In 2017, Chineses scientists announced the discovery of the 540-million-year-old Saccorhytus fossil, believed to be the earliest known deuterostome, a group including today seastars, vertebrate animals and humans.
Even if Saccorhytus doesn’t reseamble any modern animal, looking more like a spikey, wrinkly sack, a series of holes surrounding the large mouth were interpreted as pores for gills—a primitive feature of the deuterostome group.
However, an extensive analysis of the remains has shown that the holes around the mouth are bases of spines that broke away during the preservation of the fossil.
According to author Yunhuan Liu, professor in Paleobiology at Chang’an University, “Saccorhytus was a curious beast, with a mouth but no anus, and rings of complex spines around its mouth.”
Researcher Emily Carlisle from the University of Bristol’s School of Earth Sciences explained: “Fossils can be quite difficult to interpret and Saccorhytus is no exception. We had to use a synchrotron, a type of particle accelerator, as the basis for our analysis of the fossils. The synchrotron provides very intense X-Rays that can be used to take detailed images of the fossils. We took hundreds of X-Ray images at slightly different angles and used a supercomputer to create a 3D digital model of the fossils, which reveals the tiny features of its internal and external structures.”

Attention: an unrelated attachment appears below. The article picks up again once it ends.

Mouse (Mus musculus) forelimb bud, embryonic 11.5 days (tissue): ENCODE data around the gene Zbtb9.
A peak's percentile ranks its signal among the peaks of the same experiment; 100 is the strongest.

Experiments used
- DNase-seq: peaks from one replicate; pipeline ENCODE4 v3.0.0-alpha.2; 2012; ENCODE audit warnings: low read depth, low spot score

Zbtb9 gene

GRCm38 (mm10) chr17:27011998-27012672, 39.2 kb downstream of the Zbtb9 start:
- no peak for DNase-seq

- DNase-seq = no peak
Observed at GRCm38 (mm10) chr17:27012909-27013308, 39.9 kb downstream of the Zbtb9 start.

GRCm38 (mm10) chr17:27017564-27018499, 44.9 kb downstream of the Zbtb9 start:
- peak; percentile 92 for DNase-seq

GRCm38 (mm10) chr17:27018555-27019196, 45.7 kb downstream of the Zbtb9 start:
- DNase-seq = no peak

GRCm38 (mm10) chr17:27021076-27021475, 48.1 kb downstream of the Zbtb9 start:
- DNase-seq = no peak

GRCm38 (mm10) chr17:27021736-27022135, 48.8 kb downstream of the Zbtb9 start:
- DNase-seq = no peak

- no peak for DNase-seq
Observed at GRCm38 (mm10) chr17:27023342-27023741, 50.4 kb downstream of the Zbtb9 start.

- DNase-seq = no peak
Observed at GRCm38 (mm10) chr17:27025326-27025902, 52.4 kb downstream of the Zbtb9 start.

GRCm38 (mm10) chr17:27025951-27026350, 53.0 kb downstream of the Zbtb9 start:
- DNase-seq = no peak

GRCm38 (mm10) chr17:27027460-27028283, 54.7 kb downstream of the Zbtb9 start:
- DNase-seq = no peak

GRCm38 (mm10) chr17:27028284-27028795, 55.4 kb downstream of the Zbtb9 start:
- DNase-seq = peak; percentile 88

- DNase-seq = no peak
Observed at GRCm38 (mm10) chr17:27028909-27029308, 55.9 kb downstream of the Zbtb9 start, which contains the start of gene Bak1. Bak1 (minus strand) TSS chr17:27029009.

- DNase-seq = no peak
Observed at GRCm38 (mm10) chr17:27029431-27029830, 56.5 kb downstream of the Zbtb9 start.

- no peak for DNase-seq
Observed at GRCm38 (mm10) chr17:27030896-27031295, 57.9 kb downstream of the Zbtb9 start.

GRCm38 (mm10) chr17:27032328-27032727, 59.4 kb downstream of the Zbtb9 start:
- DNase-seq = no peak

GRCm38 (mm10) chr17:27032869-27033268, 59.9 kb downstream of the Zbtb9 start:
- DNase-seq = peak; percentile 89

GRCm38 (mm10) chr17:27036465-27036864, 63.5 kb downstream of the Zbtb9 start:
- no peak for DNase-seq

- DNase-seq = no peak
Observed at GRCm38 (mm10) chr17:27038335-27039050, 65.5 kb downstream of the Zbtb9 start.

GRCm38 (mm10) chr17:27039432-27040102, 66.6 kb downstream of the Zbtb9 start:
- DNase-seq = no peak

The digital models showed that pores around the mouth were closed by another body layer extending through, creating spines around the mouth. “We believe these would have helped Saccorhytus capture and process its prey,” suggests Huaqiao Zhang from the Nanjing Institute of Geology and Paleontology.
The researchers believe that Saccorhytus is in fact an ecdysozoan: a group that contains arthropods and nematodes. “We considered lots of alternative groups that Saccorhytus might be related to, including the corals, anemones and jellyfish which also have a mouth but no anus,” said Prof Philip Donoghue of University of Bristol’s School of Earth Sciences, who co-led the study. “To resolve the problem our computational analysis compared the anatomy of Saccorhytus with all other living groups of animals, concluding a relationship with the arthropods and their kin, the group to which insects, crabs and roundworms belong.”
Saccorhytus‘ lack of anus is an intriguing feature of this microscopic, ancient organism. Although the question that springs to mind is the alternative route of digestive waste (out of the mouth, rather undesirably), this feature is important for a fundamental reason of evolutionary biology. How the anus arose—and sometimes subsequently disappeared—contributes to the understanding of how animal bodyplans evolved. Moving Saccorhytus from deuterosome to ecdysozoan means striking a disappearing anus off the deuterosome case history, and adding it to the ecdysozoan one.
“This is a really unexpected result because the arthropod group have a through-gut, extending from mouth to anus. Saccorhytus‘s membership of the group indicates that it has regressed in evolutionary terms, dispensing with the anus its ancestors would have inherited,” says Shuhai Xiao from Virgina Tech, U.S., who co-led the study. “We still don’t know the precise position of Saccorhytus within the tree of life, but it may reflect the ancestral condition from which all members of this diverse group evolved.”
The paper “Saccorhytus is an early ecdysozoan and not the earliest deuterostome” is published in Nature (2022). Materials provided by University of Bristol.